Booster Huckster: Did Pfizer’s Bourla Lie About His Positive Covid Test to Move Product?

With compliance plummeting, Pfizer CEO wages earned media campaign.

This weekend, Pfizer CEO Albert Bourla made a splash when he announced Saturday that he tested positive for COVID-19 for the second time in 40 days.

Now, suddenly, Bourla has become a maniacal testing hypochondriac, despite having no symptoms?

Many on Team Reality justifiably took to mocking the horse doctor (he is trained as a veterinarian), due to his claim that he had taken four injections and multiple rounds of Pfizer pills, and still continued to get the “disease” that his pharmaceuticals were supposed to prevent.

But it’s worth understanding that mRNA true believers are the true target audience of Bourla’s post, not those who are already aware that Pfizer is selling a junk product with harmful side effects and negative efficacy. To the mRNA loyalists, Bourla’s announcement attempts to show that natural immunity is insufficient to protect against COVID-19, leaving his pharmaceuticals as their only acceptable tool in a perpetual battle against a virus.

Readers of The Dossier are not the target audience for Pfizer’s snake oil sales drive.

The target audience is people like this guy:

Given his track record, it is more likely that Bourla did not test at all, let alone test positive. Remember, this is a man who was infamously hesitant to take his own company’s product.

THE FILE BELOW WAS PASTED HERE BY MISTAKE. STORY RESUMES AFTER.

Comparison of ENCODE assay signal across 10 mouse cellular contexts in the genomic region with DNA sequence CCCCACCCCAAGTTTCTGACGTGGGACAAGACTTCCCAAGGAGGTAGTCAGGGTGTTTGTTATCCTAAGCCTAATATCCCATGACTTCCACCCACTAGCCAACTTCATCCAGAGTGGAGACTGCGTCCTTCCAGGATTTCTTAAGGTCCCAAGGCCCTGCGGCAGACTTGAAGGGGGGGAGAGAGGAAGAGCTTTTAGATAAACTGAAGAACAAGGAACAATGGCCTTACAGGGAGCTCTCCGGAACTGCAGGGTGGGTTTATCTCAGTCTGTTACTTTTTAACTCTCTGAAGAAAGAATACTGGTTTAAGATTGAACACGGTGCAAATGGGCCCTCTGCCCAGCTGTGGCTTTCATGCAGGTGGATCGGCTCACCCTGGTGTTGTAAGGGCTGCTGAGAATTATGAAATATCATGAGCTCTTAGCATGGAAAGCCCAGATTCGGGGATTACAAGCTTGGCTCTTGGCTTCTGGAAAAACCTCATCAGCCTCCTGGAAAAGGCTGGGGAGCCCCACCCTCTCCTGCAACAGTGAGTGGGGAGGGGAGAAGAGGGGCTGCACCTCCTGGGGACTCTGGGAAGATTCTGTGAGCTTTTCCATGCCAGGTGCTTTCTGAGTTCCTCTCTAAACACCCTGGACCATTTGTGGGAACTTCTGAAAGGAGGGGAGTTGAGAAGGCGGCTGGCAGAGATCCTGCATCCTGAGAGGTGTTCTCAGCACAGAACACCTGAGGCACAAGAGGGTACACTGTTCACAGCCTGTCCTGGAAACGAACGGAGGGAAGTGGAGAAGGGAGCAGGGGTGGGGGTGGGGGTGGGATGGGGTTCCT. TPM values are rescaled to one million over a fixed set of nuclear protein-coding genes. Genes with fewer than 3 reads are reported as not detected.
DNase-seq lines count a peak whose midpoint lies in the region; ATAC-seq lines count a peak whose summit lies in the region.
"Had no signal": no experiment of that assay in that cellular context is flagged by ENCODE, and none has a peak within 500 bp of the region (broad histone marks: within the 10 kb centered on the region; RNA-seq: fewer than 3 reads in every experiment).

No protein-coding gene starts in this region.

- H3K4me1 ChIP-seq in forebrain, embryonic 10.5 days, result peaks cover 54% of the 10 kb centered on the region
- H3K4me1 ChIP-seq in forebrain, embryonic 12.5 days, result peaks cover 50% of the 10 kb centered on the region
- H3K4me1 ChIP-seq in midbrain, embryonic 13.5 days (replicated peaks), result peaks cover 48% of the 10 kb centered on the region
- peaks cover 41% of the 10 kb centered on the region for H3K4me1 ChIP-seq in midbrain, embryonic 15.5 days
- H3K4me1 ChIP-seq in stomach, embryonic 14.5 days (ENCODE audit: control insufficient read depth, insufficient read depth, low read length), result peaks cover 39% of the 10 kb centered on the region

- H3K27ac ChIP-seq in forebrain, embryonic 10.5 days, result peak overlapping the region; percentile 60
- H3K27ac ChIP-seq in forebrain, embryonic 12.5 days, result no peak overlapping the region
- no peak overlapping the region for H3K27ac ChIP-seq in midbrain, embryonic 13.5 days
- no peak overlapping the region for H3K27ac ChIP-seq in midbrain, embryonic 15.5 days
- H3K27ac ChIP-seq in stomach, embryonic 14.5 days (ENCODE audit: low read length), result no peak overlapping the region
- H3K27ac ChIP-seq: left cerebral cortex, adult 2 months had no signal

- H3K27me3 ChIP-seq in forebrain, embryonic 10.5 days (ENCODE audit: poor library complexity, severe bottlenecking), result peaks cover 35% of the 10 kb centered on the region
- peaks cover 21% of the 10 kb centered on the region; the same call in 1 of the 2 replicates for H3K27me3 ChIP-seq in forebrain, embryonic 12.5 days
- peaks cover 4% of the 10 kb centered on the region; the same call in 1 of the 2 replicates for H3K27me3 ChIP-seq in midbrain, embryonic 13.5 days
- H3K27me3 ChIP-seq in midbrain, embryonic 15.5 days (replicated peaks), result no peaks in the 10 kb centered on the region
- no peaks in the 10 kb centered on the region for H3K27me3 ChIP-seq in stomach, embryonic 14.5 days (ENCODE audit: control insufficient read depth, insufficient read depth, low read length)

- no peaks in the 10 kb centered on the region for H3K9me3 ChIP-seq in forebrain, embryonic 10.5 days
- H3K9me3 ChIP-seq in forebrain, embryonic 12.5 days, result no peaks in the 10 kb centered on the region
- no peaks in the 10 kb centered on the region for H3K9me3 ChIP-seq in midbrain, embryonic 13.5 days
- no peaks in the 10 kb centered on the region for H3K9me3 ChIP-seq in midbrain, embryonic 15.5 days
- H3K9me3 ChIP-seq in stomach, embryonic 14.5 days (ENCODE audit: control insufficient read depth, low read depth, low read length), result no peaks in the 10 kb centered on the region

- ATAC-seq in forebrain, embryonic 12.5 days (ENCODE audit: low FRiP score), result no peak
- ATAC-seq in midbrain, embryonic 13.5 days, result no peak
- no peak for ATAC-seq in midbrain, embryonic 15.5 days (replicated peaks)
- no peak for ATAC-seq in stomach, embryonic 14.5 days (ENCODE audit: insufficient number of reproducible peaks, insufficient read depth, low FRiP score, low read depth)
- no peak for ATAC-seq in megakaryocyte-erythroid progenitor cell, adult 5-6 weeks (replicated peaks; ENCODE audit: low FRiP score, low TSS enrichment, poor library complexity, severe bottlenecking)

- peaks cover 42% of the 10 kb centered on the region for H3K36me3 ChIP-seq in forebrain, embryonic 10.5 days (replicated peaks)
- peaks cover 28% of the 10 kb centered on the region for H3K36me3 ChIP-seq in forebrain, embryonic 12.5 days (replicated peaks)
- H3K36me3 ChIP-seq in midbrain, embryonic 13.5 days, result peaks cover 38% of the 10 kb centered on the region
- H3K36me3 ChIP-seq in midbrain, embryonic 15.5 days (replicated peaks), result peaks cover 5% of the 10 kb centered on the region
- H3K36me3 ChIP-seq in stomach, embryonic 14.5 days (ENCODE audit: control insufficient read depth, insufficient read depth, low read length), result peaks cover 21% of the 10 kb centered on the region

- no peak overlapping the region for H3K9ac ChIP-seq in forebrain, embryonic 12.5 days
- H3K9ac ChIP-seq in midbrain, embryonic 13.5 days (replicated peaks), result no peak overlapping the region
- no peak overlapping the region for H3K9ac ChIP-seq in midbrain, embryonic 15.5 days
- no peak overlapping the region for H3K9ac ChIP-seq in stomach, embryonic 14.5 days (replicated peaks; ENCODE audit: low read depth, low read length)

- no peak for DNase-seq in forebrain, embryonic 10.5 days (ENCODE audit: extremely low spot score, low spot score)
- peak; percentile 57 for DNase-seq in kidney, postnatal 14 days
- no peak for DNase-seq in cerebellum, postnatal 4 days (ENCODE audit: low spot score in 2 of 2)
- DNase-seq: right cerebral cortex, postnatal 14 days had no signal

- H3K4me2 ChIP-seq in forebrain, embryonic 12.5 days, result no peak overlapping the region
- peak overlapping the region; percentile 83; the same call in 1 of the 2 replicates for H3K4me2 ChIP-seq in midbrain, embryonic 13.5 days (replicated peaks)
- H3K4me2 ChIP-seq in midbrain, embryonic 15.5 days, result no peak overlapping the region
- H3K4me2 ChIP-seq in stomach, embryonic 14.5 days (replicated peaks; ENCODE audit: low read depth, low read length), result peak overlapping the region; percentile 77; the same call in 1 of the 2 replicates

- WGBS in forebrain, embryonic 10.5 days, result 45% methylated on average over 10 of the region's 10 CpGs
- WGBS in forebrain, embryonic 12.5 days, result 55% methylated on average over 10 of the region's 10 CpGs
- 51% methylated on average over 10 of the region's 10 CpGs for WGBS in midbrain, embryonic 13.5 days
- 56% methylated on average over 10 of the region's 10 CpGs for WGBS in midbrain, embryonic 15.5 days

Bourla and his employer (Pfizer paid the largest health care fraud settlement in U.S. history) have always been happy to entertain speculation and outright deceit. Recall his infamous announcement labeling his product as “100% effective.”

Just last month, Bourla “tested positive,” and made sure to take the opportunity to go on a long rant hawking Pfizer’s Paxlovid.

A pattern is clearly emerging. So what exactly is the point of the stunt?

Notably, Pfizer’s bivalent booster (the one that was only tested on mice) campaign has thus far been a catastrophic failure, with very few Americans (only 1.5% of eligible population thus far) deciding to inject themselves with the latest round of mRNA. As you can see from the CDC chart below. The temporary bump in doses administered is far lower than during early mRNA sales drives.

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